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GOP lawmakers say ‘flat tax’ unlikely in state budget

The proposal would lower the income tax rate for all Wisconsin taxpayers, regardless of income

The state capitol
Wisconsin state Capitol. Phil Roeder (CC BY)

The Republican cochairs of the Legislature’s budget committee said Tuesday that they do not expect to pass a “flat tax” as part of the next state budget, an idea pushed for months by a top GOP leader.

While not entirely unexpected, the comments mean lawmakers could sidestep at least one big conflict with Democratic Gov. Tony Evers, who has called the idea of a flat tax a “poison pill” for the budget.

Right now, Wisconsin taxes income at four different rates depending on how much people earn. The wealthiest residents — those individuals who earn more than $280,950 — pay a 7.65 percent tax rate. Under a proposal championed by Senate Majority Leader Devin LeMahieu, R-Oostburg, that rate would be cut to 3.25 percent for all taxpayers, regardless of income.

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LeMahieu framed the idea as a “transformational” tax change, made possible by state government’s projected $7.1 billion budget surplus. But the move would have reduced the tax revenue used to fund government by an estimated $5 billion per year, according to an estimate from Evers’ Department of Revenue.

Asked about the prospects of the plan during a Wispolitics forum in Madison Tuesday afternoon, Rep. Mark Born, R-Beaver Dam, one of the cochairs of the Legislature’s Joint Finance Committee, downplayed its chances.

“I think that it will be probably unlikely to get to a full flat tax in this budget,” Born said.

Sen. Howard Marklein, R-Spring Green, the other cochair, said he supported the concept of a flat tax, but said it would not happen overnight.

“I doubt it’ll happen in this budget,” Marklein said.

Even in a year when lawmakers and the governor entered the budget cycle with historically large financial reserves, the flat tax stood out as one proposal that could keep them from agreeing on some type of tax cut.

The last time the Legislature passed a budget two years ago, they included an income tax cut that many thought Evers might veto. Instead, he signed the plan, and used it as a foundation of his reelection campaign.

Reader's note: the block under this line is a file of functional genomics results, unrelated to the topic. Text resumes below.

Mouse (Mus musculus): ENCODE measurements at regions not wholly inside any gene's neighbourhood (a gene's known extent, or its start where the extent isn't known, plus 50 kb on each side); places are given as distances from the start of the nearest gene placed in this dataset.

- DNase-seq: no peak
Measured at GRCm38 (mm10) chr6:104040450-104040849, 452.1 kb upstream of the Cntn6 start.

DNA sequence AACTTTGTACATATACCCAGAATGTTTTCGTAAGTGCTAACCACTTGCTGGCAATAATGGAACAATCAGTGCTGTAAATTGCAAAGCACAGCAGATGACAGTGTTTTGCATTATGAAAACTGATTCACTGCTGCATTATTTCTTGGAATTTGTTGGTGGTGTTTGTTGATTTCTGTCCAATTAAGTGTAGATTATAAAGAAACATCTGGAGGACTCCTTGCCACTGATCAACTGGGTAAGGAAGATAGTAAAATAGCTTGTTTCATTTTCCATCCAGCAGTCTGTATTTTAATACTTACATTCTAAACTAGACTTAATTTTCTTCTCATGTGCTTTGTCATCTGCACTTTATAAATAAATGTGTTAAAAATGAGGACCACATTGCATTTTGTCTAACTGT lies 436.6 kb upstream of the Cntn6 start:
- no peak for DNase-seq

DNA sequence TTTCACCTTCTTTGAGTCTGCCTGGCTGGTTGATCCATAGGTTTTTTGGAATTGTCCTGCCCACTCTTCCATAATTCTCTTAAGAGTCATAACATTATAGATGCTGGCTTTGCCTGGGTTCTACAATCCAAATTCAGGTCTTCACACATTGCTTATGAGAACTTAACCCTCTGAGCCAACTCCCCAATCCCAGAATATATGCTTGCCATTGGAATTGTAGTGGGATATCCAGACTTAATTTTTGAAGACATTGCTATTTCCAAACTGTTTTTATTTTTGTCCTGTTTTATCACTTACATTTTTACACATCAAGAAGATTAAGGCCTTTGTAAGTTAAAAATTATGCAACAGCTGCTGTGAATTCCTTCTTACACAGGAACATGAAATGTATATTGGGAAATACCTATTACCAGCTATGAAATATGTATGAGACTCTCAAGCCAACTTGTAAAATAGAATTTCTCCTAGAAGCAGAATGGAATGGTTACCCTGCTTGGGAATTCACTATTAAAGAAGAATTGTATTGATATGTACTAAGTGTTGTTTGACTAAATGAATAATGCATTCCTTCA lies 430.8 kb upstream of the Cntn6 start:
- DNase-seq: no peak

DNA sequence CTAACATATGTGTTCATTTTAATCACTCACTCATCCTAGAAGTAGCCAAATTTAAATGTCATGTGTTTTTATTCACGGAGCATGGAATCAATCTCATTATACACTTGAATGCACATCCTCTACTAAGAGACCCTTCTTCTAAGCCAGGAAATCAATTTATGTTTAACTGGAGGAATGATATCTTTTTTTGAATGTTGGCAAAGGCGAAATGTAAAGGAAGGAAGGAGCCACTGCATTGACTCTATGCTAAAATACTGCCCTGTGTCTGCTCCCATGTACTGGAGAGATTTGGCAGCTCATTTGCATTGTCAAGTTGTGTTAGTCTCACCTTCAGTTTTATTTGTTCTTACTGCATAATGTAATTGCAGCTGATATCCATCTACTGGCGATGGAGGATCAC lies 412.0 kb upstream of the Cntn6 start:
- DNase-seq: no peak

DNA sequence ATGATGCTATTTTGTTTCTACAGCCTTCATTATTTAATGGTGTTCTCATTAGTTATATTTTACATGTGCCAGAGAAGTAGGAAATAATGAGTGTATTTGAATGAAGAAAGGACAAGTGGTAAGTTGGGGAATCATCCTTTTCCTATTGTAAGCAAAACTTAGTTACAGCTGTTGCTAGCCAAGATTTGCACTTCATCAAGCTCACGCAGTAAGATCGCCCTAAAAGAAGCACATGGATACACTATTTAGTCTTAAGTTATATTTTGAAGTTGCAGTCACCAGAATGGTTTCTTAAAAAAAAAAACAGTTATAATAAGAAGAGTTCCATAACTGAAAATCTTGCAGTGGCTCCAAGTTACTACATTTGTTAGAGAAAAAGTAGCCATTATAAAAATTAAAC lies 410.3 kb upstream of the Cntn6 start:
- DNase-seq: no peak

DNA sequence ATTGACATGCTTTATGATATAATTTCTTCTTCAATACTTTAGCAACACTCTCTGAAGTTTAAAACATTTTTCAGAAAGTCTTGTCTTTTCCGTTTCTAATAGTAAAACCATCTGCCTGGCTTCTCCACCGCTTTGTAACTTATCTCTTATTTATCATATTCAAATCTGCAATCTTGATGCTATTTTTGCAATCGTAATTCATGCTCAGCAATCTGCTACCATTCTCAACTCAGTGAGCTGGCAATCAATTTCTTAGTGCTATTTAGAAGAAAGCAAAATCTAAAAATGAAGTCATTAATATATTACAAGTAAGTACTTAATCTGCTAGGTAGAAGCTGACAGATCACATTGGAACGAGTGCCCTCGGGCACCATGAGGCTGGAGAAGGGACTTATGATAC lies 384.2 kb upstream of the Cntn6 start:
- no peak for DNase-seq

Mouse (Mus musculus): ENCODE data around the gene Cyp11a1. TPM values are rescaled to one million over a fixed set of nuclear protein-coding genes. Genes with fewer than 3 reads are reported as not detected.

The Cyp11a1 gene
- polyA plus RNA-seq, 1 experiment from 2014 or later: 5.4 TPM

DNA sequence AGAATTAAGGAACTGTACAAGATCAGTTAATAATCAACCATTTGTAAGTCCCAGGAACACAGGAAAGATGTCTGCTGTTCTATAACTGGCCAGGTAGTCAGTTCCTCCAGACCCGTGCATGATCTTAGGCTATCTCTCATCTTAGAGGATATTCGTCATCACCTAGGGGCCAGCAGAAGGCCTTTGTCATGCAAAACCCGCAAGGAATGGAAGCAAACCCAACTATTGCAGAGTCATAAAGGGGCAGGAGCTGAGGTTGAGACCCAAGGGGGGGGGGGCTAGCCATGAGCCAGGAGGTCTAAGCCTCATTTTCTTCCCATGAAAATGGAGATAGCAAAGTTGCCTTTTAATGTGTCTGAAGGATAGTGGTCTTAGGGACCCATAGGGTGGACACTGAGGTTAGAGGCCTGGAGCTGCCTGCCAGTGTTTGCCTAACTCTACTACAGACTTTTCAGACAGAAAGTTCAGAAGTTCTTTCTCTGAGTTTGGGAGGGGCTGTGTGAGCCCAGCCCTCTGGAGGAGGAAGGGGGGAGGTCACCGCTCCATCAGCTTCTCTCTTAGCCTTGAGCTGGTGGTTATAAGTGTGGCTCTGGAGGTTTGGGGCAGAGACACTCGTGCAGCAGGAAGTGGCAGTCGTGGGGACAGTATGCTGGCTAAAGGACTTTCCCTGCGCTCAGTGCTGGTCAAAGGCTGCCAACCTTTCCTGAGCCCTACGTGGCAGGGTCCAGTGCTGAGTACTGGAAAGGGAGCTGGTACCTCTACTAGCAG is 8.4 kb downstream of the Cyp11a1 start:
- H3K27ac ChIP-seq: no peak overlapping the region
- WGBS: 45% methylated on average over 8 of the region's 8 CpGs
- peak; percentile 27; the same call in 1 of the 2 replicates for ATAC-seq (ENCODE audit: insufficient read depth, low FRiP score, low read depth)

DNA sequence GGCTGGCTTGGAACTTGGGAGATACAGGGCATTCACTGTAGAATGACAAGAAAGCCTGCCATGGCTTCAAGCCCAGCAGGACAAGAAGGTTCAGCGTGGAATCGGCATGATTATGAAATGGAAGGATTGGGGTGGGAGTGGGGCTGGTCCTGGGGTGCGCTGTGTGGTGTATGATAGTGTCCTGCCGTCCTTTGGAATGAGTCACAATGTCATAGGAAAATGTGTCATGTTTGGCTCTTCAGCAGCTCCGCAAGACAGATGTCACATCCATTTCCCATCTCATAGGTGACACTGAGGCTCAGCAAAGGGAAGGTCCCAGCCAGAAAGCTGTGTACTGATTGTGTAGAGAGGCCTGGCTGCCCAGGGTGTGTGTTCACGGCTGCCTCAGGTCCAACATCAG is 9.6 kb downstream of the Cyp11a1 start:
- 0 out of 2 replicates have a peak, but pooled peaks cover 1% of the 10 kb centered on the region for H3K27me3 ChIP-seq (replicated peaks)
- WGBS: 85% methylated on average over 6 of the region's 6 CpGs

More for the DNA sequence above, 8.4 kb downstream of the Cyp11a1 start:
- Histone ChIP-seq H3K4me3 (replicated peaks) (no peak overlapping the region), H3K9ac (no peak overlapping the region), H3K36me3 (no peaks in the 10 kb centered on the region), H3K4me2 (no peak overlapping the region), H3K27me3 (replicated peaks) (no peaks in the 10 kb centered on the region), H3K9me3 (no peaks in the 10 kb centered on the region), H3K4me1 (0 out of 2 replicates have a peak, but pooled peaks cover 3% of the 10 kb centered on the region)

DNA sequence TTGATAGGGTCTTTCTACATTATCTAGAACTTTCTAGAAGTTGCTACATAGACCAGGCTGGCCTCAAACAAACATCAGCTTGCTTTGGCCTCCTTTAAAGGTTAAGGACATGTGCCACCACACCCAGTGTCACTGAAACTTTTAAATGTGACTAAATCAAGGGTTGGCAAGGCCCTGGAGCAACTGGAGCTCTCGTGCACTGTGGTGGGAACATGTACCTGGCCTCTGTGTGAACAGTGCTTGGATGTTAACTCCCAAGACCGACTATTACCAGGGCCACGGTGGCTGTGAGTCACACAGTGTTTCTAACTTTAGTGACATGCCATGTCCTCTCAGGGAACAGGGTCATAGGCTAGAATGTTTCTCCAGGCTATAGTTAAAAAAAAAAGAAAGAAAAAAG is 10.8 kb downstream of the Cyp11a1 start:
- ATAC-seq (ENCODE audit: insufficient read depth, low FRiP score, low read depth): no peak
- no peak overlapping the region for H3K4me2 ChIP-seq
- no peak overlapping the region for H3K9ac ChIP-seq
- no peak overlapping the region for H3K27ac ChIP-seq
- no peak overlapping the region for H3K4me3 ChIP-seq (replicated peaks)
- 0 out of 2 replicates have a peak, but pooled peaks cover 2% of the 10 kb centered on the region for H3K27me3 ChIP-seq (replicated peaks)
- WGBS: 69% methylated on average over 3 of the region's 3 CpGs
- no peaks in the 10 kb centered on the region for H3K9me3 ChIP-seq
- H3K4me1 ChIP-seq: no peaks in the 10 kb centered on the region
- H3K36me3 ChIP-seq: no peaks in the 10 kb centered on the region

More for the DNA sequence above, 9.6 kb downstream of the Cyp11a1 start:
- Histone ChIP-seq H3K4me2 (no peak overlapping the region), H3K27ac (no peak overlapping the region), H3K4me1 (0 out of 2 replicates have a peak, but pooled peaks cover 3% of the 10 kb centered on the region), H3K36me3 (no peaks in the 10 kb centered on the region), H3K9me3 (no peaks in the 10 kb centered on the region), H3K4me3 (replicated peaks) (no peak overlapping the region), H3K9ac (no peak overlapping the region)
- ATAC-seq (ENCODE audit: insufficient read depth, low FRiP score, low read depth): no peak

But Evers left no doubt that he would veto a flat tax, including during a presentation Tuesday morning to the Wisconsin Counties Association.

“Their initial talking around a flat tax — that’s a poison pill for me,” Evers said. “I want a 10 percent middle class tax cut.”

Evers’ tax cut would target relief to individuals making less than $100,000 and married couples who earn less than $150,000. His office said the proposal would cut taxes for nearly 2 million people by an average more than $200 per year.

Republicans have said they don’t support the governor’s plan, but they’ve yet to rally around an alternative. Marklein said he first wanted to tally up the cost of the state’s financial obligations now and into the future so he knows how much money lawmakers have to work with.

“I want a tax cut, trust me,” Marklein said. “But we have to be able to afford it.”

Evers says shared revenue increase is ‘gonna happen’

Also on Tuesday, Evers pledged in no uncertain terms that the next budget would increase shared revenue to local governments.

“It’s gonna happen,” Evers told the Counties Association. “You’ve been wandering in the desert long enough, counties and municipalities. It’s time for you to get the resources you need to do the hard work that you do.”

Evers’ budget would devote 20 percent of Wisconsin’s sales tax to funding shared revenue, increasing local government funding by more than half-a-billion dollars annually, according to the governor’s office.

“We put in a relatively robust request to the Legislature,” Evers said. “And I think we’re going to be in a good place there.”

Born and Marklein did not endorse a specific dollar amount for shared revenue but said there was a need to increase local government funding.

“That is a problem that we acknowledge is there,” Born said.

But Born criticized another part of Evers’ budget that would give counties the power to increase local sales taxes. Evers budget would let Milwaukee County impose an additional 1 percent sales tax, with half of the new revenue distributed to the city of Milwaukee. Evers’ budget would also let other counties, and cities with populations over 30,000, impose an additional half-percent sales tax if approved by referendum.

“I don’t think you’ll see this Legislature support new taxes,” Born said.